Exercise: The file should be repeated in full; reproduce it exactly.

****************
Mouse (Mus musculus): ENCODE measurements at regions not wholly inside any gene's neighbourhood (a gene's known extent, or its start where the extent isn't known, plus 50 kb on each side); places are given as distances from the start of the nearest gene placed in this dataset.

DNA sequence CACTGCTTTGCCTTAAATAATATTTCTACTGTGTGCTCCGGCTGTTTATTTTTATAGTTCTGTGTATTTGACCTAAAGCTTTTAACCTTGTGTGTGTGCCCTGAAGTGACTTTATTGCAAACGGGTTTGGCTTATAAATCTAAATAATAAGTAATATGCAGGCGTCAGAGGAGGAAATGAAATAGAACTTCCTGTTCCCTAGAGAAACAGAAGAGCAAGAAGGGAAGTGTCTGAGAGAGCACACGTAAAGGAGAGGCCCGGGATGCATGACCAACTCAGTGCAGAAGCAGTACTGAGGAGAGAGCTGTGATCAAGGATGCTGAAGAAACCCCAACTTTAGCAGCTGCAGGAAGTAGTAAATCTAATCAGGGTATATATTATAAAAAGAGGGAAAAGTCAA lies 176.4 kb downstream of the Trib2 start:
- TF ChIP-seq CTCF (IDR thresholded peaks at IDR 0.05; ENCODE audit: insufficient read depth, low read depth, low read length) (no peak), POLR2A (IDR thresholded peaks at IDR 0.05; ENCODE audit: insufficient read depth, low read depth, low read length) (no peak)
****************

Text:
Mouse (Mus musculus): ENCODE measurements at regions not wholly inside any gene's neighbourhood (a gene's known extent, or its start where the extent isn't known, plus 50 kb on each side); places are given as distances from the start of the nearest gene placed in this dataset.

DNA sequence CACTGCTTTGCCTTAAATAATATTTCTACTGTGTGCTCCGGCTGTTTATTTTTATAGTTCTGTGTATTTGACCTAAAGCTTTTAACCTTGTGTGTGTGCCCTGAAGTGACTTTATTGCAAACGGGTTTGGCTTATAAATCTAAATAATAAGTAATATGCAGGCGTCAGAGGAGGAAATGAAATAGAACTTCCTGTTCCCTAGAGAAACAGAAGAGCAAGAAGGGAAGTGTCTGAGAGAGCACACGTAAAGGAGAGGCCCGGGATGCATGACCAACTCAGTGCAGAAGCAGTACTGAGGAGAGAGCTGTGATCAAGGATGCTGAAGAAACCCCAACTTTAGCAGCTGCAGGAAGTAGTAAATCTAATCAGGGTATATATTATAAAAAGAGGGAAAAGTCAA lies 176.4 kb downstream of the Trib2 start:
- TF ChIP-seq CTCF (IDR thresholded peaks at IDR 0.05; ENCODE audit: insufficient read depth, low read depth, low read length) (no peak), POLR2A (IDR thresholded peaks at IDR 0.05; ENCODE audit: insufficient read depth, low read depth, low read length) (no peak)